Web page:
Implementing a Successful Strategic Plan Involves a Multi-Level Approach

By Keith Hughey

Credit unions continue to address the challenges posed by an ever-changing marketplace, economic and regulatory uncertainty, and shifting member service expectations. As a result, having a clearly defined strategy for setting goals, focusing resources and measuring outcomes is essential, regardless of whether an institution is in the acquisition mode; is preparing to sell; or simply implementing new programs and services to position itself as the primary financial services provider for its members.

Unfortunately, too many credit union leaders still adhere to the belief that strategic decisions are developed based on the 30,000-foot perspective of the corner office and board room. And while it is imperative for management and the board to be on the same page regarding the overall direction the credit union will take going forward, strategic planning should involve much more than an upper management point-of-view.

The ABCs of an effective strategic plan

To be effective, a strategic plan should have no more than three major strategic initiatives and the planning process should include the perspectives of staff at every level of the organization who are tasked with the everyday responsibility of implementing the proposed actions and changes. While not everyone will necessarily provide input of a strategic nature, the tactical ideas shared by those on the front line can provide valuable insight relative to operational realities, member needs and any procedural inefficiencies that need to be addressed.

In order to jump start staff involvement in the strategic planning process, management should create an initial communications outline that:

  • shares the credit union’s vision, mission and values;
  • gathers staff input regarding challenges and opportunities for improvement;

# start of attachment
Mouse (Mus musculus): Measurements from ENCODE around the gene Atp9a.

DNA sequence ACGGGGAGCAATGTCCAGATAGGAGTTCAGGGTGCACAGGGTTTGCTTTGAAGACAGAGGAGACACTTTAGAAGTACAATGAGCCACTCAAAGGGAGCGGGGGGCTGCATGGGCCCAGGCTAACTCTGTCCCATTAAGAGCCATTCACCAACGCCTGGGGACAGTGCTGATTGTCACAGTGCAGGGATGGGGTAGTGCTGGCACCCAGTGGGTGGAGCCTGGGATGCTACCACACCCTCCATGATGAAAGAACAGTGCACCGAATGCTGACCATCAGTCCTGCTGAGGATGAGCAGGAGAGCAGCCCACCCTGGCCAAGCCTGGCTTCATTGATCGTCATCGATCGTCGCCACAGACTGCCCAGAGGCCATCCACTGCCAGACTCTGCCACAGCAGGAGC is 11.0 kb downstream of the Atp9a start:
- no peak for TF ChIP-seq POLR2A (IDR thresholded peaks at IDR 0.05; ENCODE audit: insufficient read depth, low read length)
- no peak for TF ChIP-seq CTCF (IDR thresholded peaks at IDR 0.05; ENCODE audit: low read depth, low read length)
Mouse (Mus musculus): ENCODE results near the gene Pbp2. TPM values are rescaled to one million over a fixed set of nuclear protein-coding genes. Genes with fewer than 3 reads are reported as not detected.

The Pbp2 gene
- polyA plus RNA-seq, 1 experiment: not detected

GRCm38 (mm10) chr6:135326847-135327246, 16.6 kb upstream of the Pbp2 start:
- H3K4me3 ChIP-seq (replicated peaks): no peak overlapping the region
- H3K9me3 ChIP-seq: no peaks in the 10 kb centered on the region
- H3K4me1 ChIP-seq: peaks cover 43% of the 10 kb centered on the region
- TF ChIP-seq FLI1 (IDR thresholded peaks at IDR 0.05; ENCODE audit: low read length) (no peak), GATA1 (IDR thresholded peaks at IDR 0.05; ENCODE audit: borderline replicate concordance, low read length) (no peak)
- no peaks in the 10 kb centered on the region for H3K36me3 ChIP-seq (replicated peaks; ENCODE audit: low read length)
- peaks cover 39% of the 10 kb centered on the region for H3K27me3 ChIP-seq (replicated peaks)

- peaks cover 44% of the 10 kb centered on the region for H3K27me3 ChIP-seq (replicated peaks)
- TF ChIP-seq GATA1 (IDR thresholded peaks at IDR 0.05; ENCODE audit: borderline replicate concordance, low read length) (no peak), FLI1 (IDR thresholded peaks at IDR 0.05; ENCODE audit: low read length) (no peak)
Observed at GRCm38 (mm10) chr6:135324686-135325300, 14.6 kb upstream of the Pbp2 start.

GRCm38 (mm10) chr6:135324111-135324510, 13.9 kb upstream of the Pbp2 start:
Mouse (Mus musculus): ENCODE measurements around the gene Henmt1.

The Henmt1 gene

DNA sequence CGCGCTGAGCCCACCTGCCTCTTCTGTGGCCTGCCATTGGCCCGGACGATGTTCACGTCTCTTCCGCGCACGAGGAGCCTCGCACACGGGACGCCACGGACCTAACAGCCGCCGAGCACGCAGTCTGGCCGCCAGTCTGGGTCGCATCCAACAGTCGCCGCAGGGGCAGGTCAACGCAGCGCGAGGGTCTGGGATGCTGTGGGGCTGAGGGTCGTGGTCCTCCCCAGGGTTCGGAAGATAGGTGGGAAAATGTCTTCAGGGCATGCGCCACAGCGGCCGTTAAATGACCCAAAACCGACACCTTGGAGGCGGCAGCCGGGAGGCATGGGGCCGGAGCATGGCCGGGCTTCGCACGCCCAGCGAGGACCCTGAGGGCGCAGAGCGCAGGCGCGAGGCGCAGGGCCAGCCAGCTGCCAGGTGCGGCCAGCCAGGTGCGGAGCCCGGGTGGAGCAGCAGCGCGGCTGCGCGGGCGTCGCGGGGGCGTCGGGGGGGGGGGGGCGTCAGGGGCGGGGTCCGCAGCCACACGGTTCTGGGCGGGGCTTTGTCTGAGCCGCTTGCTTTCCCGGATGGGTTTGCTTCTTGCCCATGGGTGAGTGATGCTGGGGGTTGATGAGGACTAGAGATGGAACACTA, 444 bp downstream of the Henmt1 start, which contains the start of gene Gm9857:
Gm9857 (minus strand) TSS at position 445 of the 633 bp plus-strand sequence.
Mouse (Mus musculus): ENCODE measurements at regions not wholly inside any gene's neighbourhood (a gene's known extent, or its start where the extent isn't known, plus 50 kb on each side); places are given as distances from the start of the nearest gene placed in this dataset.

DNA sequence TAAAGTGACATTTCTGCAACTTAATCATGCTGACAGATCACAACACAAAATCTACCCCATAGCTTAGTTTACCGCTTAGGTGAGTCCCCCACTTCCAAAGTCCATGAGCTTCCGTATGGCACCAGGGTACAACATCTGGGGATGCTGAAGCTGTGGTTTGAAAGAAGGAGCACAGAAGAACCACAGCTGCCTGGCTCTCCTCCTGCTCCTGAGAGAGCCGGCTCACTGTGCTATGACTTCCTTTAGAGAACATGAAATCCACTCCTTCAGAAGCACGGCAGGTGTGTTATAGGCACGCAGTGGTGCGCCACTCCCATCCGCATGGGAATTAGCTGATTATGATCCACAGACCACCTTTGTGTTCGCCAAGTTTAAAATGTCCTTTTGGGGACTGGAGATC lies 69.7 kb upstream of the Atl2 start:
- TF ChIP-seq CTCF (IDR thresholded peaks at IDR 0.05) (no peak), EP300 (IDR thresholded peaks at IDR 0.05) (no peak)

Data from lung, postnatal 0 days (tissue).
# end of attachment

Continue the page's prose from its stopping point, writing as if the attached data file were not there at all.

• explains the role each staff member plays in making the credit union successful; and
  • defines specific, measurable steps for employees to complete in relation to the plan.

Once implementation begins, each strategic initiative should be given an owner who will take responsibility for moving it to completion. Throughout the process, effective use of project management tools can help to identify bottlenecks and help to re-direct project efforts when necessary.

In addition, it is important to have survey tools in place that enable management to determine how employees are reacting to the changes that are affecting the workplace, and ultimately whether or not members are experiencing improved service.

Creating emotional ownership to support organizational improvements

Developing the type of culture where employees feel that their opinions are valued creates an emotional connection between their efforts and the resulting benefits for the organization. When people feel that emotional “ownership,” they are more likely to work harder to ensure that goals are met and they are more alert to additional ways that enable the institution to deliver better results and greater value to its members.

Measuring momentum and results

At regular intervals, management should convene the staff to share examples of how the plan is progressing and to acknowledge the important role everyone is playing to help the credit union reach its strategic goals.

Also, at least once a year management should take the initiative to gather feedback on how well they have kept their promises, managed the planning process and supported the efforts of staff in moving the organization forward. Not only does this serve as a good way to close the loop on the current year, it strengthens the sense of teamwork and leads to a higher level of member care.

Keith Hughey is a senior consultant at John M. Floyd & Associates, a leader in profitability and performance improvement consulting.

Strategic Link is the NWCUA’s wholly-owned service corporation, using the power of aggregation to provide the Association’s member credit unions with exclusive high-quality, competitively-priced products and discounted services. Contact Director of Strategic Partnerships Craig Reed today to find out how Strategic Link can help your credit union save money while meeting its goals in 2013 and beyond:

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